Highlights of Noteworthy Decisions

Decision 1771 19 I
P. Allen - M. Trudeau - A. Kosny
  • Parties (representation) (conflict of interest)

The worker and employer were appealing decisions of the Board regarding accidents in 2004 and 2005.

Prior to the start of the hearing, the worker's representative advised that she had been employed by the Board as an Appeals Resolution Officer and that, while serving in that role, she had a brief interaction in 2006 with the person who was the worker's representative at that time. She spoke with the then representative, who advised that the worker was withdrawing an appeal.
In this decision, the Panel considered whether the worker's representative had a conflict of interest and whether she should be disqualified from representing the worker.
The employer submitted that there was a conflict of interest, relying on Decision No. 161/92. The Panel noted Decision No. 161/92 excluded the employer's representative because of an unfair situation in which the employer's representative had a detailed knowledge of the worker's claim file, having adjudicated the claim in his former capacity as a Board employee; as the issue under appeal was the release of medical records in the claim file to the employer, it was determined that this detailed knowledge put the employer's representative in the position of knowing the contents of the claim file. The Panel distinguished Decision No. 161/92, as in this case, both representatives have a copy of the case file, so that there is a level playing field, and the worker's representative does not have an unfair advantage as a result of his previous role as an ARO.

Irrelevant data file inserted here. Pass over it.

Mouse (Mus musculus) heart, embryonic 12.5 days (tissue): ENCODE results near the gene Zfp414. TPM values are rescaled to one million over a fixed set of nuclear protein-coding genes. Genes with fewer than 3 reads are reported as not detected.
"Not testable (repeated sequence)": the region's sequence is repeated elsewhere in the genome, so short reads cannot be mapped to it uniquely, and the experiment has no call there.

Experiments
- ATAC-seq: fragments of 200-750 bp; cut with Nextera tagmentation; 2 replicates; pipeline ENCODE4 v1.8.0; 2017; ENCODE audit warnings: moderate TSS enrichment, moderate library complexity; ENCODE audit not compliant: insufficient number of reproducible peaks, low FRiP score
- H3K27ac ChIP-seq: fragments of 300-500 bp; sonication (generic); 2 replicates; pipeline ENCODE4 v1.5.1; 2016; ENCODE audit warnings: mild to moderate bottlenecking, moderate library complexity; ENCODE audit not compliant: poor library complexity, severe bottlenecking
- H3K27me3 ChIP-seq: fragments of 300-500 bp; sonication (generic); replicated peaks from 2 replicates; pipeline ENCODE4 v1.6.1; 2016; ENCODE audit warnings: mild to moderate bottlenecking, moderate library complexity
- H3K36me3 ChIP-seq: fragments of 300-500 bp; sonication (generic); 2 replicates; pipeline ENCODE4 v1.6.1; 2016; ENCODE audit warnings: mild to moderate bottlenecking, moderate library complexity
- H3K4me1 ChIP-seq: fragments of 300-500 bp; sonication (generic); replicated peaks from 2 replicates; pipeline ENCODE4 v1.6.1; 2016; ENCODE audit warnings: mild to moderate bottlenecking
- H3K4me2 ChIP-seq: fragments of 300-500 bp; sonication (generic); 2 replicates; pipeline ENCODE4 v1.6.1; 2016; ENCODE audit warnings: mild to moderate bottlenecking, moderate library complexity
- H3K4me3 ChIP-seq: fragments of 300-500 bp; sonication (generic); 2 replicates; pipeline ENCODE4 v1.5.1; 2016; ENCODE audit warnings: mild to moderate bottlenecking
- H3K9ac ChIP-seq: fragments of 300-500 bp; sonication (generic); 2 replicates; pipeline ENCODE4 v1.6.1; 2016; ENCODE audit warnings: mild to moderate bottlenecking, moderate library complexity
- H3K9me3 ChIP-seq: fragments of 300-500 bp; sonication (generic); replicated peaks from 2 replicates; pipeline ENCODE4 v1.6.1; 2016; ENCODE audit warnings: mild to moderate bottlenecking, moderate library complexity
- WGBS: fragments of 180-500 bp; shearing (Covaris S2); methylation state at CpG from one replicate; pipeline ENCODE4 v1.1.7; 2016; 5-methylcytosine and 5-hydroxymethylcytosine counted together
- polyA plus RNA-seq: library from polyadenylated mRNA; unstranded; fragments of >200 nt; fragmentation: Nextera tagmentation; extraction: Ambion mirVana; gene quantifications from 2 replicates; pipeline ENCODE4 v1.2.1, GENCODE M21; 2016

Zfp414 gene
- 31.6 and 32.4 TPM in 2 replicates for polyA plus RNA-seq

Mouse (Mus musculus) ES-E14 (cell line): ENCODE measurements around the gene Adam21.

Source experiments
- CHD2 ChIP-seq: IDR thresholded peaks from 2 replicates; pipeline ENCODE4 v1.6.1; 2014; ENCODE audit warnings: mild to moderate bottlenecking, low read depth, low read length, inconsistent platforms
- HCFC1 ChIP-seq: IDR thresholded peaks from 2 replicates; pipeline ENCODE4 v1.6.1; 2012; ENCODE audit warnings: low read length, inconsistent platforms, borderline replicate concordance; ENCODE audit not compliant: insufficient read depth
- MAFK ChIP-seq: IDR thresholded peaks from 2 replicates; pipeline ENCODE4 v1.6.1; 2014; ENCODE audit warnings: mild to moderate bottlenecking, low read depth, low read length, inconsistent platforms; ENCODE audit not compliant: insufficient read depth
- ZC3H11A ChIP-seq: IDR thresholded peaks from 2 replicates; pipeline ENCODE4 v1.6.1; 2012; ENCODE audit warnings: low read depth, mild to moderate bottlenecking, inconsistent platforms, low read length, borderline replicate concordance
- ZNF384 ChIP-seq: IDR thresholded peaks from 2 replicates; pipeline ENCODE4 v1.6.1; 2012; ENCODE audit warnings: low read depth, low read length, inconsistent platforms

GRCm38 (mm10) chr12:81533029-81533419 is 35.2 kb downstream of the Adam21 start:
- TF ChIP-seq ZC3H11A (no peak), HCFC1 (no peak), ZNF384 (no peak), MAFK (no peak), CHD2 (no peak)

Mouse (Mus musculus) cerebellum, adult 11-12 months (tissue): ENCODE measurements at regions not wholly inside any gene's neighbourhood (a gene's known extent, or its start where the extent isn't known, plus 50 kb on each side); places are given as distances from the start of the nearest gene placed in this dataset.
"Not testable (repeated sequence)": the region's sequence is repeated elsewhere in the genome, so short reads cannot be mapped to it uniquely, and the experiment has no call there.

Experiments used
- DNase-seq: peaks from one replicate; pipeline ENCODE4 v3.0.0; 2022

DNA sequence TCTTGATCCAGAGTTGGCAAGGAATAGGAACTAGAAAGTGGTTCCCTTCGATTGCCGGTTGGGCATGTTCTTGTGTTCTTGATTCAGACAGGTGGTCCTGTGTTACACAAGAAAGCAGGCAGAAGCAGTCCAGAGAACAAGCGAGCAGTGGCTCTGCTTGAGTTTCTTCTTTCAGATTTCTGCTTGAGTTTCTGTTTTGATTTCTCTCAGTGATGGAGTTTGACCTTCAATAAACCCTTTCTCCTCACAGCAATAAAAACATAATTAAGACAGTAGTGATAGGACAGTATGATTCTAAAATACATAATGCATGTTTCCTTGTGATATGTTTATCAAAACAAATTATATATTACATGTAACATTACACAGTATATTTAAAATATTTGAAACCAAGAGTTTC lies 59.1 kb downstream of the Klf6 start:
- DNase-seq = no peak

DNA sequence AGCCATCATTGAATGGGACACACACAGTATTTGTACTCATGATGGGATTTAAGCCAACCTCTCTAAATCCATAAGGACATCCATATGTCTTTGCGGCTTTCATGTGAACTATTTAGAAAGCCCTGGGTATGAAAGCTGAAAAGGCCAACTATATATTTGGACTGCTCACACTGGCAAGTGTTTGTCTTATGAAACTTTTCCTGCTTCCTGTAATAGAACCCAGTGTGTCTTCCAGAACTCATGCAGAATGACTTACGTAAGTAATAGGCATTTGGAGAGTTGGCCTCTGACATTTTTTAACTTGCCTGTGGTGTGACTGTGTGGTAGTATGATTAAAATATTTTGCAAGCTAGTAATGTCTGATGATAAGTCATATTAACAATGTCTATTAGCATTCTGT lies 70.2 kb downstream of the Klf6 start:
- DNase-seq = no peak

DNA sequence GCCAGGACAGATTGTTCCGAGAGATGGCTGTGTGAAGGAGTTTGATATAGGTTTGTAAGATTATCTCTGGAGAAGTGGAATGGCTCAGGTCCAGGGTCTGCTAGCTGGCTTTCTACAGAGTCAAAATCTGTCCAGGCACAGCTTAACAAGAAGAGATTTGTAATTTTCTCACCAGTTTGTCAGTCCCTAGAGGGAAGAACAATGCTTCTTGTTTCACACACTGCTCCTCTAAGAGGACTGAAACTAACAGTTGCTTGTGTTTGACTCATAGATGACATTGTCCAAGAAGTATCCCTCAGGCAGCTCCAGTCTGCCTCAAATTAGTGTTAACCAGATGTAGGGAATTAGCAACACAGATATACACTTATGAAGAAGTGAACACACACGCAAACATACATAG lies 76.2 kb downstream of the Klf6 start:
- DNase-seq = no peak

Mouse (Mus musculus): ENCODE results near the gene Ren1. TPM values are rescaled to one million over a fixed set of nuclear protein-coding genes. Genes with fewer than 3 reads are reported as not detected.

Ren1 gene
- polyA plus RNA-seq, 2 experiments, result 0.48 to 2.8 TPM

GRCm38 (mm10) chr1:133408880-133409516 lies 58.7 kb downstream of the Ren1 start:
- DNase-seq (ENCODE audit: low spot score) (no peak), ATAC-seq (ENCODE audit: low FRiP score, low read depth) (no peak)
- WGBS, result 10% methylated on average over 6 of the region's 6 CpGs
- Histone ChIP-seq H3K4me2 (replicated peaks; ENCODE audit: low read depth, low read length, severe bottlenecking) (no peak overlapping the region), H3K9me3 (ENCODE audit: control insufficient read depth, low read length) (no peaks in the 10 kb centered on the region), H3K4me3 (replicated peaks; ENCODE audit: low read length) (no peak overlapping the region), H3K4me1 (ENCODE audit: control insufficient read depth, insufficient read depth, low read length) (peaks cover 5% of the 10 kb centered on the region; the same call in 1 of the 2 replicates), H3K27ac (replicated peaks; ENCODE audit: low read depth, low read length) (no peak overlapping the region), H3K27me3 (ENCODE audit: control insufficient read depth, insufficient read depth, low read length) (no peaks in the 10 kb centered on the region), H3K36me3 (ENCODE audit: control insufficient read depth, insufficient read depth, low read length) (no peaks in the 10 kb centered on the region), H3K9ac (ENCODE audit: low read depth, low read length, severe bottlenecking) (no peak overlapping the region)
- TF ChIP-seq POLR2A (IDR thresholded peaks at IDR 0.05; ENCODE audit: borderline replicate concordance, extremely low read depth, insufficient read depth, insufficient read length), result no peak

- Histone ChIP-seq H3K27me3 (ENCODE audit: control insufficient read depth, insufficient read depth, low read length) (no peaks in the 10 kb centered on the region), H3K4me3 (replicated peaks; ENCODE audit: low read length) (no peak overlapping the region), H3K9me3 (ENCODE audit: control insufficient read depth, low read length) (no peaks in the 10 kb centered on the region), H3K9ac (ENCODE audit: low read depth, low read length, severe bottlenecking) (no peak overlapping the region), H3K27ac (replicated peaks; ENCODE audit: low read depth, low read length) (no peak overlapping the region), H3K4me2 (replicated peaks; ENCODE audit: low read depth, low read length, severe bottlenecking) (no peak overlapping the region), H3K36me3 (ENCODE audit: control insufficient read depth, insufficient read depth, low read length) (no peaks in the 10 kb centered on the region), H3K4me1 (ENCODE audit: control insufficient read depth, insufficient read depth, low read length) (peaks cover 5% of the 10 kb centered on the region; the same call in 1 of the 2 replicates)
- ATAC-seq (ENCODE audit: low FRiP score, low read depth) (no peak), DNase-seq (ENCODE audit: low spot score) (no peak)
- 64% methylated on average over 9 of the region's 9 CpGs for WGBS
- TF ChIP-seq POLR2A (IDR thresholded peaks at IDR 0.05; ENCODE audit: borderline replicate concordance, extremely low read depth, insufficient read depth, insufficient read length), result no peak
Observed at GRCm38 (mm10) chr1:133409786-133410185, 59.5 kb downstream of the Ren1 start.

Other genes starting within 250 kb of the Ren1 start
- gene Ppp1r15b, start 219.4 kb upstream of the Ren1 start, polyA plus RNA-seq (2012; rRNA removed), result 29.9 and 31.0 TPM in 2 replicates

The Panel also reviewed other Tribunal decisions regarding possible conflict of interest of a former Board employee acting as a representative. Based on factors identified in those cases, the Panel found that, in this case, there would be no use of confidential information from the time the worker's representative was at the Board, reasonable mobility in the legal profession should be promoted, the worker should not be deprive of his choice of counsel, and the prior involvement in the claim as an ARO was so minor that it did not raise concerns in relation to the integrity of the justice system.
The Panel concluded that there was no conflict of interest. The representative may continue to represent the worker.